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The Uncommon Reader by Alan Bennett [in Christian Science Monitor]

Uncommon Reader“‘Yes. That is exactly what it is. A book is a device to ignite the imagination,’” says the fictional Queen Elizabeth II when her footman informs her that her reading choice might have been an explosive device. Indeed, in Alan Bennett’s The Uncommon Reader, books prove to be the people’s enemy as the queen becomes so absorbed between the pages that she eschews her royal duties.

It all begins when the royal canines inadvertently lead the monarch to the “City of Westminster travelling library, a large removal-like van parked next to the bins outside one of the kitchen doors.” In her first meaningful literary foray, the queen will unknowingly choose her first title from a stack of literal discards.

Apparently the library’s only regular borrower is Norman, a young kitchen worker with a penchant for old musicals. Norman and the van are back the next week when the curious queen returns for a new title. By the following week, Norman has moved from washing dishes to tending the royal library – and becomes the queen’s de facto book supplier.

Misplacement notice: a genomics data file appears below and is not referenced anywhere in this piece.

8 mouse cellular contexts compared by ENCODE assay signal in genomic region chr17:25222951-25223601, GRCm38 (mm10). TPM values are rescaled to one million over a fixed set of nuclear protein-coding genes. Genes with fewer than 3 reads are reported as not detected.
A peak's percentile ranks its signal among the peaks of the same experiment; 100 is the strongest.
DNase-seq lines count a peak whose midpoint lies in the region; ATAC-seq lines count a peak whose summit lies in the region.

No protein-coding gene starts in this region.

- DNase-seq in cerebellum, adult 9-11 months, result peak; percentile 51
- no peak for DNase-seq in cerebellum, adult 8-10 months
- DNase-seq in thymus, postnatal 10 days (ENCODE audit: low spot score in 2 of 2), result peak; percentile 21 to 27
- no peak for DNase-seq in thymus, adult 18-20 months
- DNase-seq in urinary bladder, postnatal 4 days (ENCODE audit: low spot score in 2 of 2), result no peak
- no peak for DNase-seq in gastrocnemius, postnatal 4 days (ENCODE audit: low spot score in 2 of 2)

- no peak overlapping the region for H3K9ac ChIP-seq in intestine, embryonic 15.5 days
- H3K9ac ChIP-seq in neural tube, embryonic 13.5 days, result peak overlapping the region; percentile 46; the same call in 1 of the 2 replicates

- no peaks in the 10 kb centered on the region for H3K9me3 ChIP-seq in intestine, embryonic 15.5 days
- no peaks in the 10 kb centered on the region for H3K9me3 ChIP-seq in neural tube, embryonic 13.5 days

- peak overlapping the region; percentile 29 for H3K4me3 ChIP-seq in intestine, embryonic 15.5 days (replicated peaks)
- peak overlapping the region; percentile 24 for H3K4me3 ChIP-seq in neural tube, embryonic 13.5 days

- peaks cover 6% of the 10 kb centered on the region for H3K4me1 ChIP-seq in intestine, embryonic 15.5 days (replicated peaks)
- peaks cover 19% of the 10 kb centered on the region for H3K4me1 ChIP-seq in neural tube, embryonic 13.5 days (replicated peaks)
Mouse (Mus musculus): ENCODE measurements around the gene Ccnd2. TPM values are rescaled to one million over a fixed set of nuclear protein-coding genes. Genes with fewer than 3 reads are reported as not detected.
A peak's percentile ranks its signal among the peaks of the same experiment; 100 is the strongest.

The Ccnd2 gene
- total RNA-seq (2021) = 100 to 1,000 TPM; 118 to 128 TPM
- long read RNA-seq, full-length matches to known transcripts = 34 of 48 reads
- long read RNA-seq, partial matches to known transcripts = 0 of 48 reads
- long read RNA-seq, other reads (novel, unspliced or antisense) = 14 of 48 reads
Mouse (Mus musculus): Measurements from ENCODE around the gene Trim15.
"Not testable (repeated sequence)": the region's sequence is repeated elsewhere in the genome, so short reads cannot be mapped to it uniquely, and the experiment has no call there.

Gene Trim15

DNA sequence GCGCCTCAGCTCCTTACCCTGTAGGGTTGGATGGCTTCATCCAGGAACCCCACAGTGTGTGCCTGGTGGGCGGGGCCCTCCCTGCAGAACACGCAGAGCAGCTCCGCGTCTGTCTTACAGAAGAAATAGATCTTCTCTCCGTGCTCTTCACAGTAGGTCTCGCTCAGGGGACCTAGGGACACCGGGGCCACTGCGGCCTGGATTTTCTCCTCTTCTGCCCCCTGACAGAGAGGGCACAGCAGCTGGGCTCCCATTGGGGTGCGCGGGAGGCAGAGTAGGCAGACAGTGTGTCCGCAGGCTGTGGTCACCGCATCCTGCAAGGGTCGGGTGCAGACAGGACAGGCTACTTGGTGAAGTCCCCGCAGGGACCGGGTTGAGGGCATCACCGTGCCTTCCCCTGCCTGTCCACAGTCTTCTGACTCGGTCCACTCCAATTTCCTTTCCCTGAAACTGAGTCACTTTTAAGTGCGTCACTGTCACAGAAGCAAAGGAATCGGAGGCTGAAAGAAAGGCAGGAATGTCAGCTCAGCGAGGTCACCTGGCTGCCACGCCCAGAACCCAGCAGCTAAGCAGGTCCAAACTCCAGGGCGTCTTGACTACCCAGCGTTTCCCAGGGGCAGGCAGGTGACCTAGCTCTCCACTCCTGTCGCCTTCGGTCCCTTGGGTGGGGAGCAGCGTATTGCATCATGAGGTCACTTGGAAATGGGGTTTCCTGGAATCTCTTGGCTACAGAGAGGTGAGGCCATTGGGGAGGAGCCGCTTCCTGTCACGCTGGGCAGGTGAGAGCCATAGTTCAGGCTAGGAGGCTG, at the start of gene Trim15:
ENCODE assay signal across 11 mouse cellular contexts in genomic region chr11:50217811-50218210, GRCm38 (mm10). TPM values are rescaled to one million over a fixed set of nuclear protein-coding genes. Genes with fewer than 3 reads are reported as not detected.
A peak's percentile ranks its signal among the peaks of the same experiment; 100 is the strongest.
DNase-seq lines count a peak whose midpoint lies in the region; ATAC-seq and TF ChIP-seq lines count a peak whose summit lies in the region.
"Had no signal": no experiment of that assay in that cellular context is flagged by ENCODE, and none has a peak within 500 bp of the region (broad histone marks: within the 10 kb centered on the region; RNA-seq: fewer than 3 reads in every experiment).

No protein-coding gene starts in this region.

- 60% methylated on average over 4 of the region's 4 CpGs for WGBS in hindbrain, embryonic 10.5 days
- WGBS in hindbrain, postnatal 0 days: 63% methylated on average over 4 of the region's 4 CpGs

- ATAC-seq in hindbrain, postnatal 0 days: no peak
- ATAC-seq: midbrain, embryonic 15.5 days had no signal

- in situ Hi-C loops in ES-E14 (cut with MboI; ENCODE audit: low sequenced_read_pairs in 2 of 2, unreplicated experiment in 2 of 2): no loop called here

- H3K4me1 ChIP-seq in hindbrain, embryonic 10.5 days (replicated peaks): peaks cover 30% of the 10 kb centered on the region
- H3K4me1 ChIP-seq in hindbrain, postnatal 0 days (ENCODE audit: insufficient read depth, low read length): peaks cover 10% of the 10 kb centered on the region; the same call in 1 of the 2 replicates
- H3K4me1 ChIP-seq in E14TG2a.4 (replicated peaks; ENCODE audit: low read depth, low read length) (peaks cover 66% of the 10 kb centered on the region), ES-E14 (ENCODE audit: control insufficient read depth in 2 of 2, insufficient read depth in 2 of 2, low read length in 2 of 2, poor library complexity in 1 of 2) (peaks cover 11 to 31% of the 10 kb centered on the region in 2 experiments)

The more the queen reads, the more she regrets the many audiences she had with literati, wasted chances for meaningful exchanges. “Everybody’s dead,” she moans to her non-reading husband.

Lost in her literary reveries, books become the scapegoat of the royal household. Elaborate plots are attempted by the queen’s staff in hopes of recapturing her attention, even surreptitiously whisking Norman off to the University of East Anglia, from whence emerged the likes of Ian McEwan, Rose Tremain, and Kazuo Ishiguro. “We’ve read those,” Norman responds to his new posting.

Without a literary accomplice, the queen takes to writing her responses in notebooks. What she discovers is her own voice, “… that sensible, down-to-earth tone of voice she was coming to recognize and even relish as her own style.” With “her faculties … never … sharper,” the nearly octogenarian queen feasts on the fruit of knowledge and finds herself jolted out of her royally circumscribed life.

The staggeringly prodigious Bennett, an award-winning playwright (The History Boys), bestselling novelist, and memoirist, has fun with the writers and books the queen relishes (and doesn’t). Avid readers will enjoy his playful erudition in this entertaining reminder as to why we read and write. Here’s hoping the multifaceted Bennett never puts down his pen.

Review: Christian Science Monitor, September 11, 2007

Readers: Young Adult, Adult

Published: 2007


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